Conflicting information about Swedish bitters and pregnancy makes deciding whether to use the supplement a little confusing. The concoction consists of a number of different herbs, making the subject more complex. The history of Swedish bitters, its ingredients, and suggestions for use are important considerations.
History of Swedish Bitters
Claus Samst was a Swedish doctor who developed a formula combining various herbs that were supposed to treat more than 40 medical conditions. The 18th century physician is credited for presenting his traditional family concoction to the public. Phillips Paracelsus, a 16th century physician from Switzerland, is noted to be the person who initially developed the Swedish bitters mixture.
Swedish Bitters and Pregnancy
Swedish bitters are effective as a topical treatment for acne scars because of its antiseptic and healing nature. People have used the mixture for a number of different aliments and conditions.
Among the 46 recommendations for use are:
- Relief from morning sickness
- As herbs for labor induction, taken during the last 14 days of pregnancy
- To expel afterbirth following labor and delivery
- Regulation of menstrual cycles
Swedish bitters and pregnancy topics do not include natural way to increase fertility.
Herbs and Pregnancy
The pressing question is whether the bitters are safe for pregnant women to use. According to the Swedish Bitters Manuscript, it is easy to assume that there is no harm in taking the mixture during pregnancy, but the manuscript was not written nor evaluated by a medical doctor. It is important to consider the ingredients as well as their possible side effects.
Let's look at each ingredient along with their possible side effects in order to determine if the product is appropriate for pregnant women. Some formulas use alcohol, as in the original concoction, but several manufacturers have created alcohol-free recipes.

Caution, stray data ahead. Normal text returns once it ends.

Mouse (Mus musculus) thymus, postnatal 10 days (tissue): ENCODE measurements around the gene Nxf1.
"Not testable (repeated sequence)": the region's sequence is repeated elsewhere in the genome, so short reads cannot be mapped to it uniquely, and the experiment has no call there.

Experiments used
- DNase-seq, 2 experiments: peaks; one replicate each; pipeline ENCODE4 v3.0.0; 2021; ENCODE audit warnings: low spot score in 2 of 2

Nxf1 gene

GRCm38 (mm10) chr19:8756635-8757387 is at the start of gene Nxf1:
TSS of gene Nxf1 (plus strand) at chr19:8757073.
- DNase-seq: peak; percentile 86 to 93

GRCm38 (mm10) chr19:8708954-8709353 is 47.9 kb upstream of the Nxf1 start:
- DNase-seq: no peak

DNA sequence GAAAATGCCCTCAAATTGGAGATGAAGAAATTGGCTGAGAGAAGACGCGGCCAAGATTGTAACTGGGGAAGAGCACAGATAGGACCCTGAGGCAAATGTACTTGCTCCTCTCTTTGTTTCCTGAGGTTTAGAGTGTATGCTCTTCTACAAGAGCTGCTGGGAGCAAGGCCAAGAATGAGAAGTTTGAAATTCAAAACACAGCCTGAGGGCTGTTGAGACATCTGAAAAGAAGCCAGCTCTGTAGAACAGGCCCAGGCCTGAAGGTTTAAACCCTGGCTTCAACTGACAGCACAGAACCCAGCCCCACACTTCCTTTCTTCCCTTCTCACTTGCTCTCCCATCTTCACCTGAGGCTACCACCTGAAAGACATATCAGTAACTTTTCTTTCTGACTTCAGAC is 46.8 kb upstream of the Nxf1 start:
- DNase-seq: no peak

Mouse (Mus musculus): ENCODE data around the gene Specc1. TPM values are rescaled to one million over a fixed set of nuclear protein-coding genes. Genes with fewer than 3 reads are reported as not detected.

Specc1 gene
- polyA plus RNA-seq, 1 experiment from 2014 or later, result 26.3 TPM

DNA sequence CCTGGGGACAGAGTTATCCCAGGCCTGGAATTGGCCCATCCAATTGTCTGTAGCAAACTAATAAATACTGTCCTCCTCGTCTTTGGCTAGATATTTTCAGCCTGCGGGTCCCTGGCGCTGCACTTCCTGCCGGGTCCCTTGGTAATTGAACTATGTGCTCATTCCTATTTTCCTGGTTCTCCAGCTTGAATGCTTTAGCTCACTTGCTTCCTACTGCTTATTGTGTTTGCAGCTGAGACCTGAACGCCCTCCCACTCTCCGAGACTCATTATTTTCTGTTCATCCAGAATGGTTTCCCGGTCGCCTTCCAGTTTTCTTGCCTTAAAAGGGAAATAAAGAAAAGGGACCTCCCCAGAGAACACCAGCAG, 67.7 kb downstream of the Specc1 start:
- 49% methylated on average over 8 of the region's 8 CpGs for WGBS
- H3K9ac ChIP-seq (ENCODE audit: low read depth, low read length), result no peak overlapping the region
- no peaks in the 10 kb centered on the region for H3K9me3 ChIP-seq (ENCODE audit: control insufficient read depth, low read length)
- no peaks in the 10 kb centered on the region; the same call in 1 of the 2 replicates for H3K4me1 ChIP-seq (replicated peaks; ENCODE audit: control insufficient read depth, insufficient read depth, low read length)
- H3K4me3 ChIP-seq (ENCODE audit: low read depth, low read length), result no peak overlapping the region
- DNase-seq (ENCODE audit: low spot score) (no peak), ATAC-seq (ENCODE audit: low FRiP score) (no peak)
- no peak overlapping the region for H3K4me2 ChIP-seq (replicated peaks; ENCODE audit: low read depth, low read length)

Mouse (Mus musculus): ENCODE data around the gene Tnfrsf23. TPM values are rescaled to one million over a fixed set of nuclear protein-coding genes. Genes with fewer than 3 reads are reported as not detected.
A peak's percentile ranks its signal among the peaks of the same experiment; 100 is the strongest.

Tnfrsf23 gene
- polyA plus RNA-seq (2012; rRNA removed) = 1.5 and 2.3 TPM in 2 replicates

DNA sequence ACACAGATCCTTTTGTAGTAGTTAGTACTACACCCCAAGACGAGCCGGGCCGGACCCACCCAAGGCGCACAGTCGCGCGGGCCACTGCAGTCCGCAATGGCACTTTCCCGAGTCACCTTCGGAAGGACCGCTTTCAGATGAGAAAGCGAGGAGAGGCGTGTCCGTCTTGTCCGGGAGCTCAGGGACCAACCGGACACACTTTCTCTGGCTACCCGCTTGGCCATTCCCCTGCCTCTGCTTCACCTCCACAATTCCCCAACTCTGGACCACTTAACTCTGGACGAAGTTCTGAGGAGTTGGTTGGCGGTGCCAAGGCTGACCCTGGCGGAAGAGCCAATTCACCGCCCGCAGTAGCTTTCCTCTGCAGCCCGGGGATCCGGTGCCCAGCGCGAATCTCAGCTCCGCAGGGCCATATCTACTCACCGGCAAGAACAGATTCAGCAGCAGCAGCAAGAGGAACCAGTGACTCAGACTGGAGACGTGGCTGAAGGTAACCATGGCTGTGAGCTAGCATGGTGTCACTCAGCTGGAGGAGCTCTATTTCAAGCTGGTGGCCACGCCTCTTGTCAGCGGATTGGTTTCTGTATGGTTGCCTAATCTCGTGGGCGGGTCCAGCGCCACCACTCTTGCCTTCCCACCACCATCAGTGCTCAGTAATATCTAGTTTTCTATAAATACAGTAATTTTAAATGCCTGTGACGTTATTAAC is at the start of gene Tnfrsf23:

- Aloe is the active ingredient in Swedish bitters. The Mayo Clinic states that topical use of aloe is not likely to be harmful to a developing fetus, but it warns that aloe may cause uterine contractions.
The Swedish bitters recipe uses water extract from several herbs.
- Angelica root can be used to relieve gas and as a topical treatment for some skin problems. There is little information about the safety of the herb.
- Carline thistle root is supposed to cleanse the liver and to treat some gastrointestinal problems. The root has some antiseptic qualities.
- Camphor is an herb collected from a subtropical tree. Some synthetic forms of the herb are produced.
- Myrrh has natural antiseptic qualities and can be used as an astringent. However, there is little research about the herb and it is not considered to be safe during pregnancy.
- Rhubarb root is used for as an astringent and as a laxative. The western rhubarb root is mild, and it is used by some to treat digestive problems in infants.
- Saffron is a spice that has some medicinal qualities. Normal consumption of the herb is safe for nearly all populations, but too much saffron may be dangerous during pregnancy.
- Senna is used to treat people who have intestinal obstructions but many proponents state that the herb should be avoided during pregnancy.
- Theriac venetian is used in Swedish Bitters to relieve indigestion and for its antiseptic qualities. There are no known side effects of the root.
- Zedoary root is related to turmeric and ginger. Some warn against using this herb during pregnancy.
While some of the ingredients appear to be appropriate for pregnant women, some of them are not. The subject is further confused by the differing recommendations from one source to another.
Canadian Mother Resource
Canadian Mother Resource lists a number of natural herbs that are not recommended for pregnancy. The list includes:
- Angelica root
- Rhubarb root
Quality Health from God's Pharmacy
In a 2002 letter to the Food and Drug Administration, Janet Sperry, a representative of Quality Health from God's Pharmacy, writes that women who are pregnant or breastfeeding should consult their physicians before taking the supplement.
Encyclopedia.com advises that bitters can cause bleeding an miscarriage, so pregnant women should avoid taking them.
The conflicting information about Swedish bitters and pregnancy is confusing, making it imperative to consult your physician before adopting the product as a supplement during pregnancy. The risks of developing problems during pregnancy are little known and it is best to be cautious when considering any supplements during this important time, especially if you have a high risk pregnancy.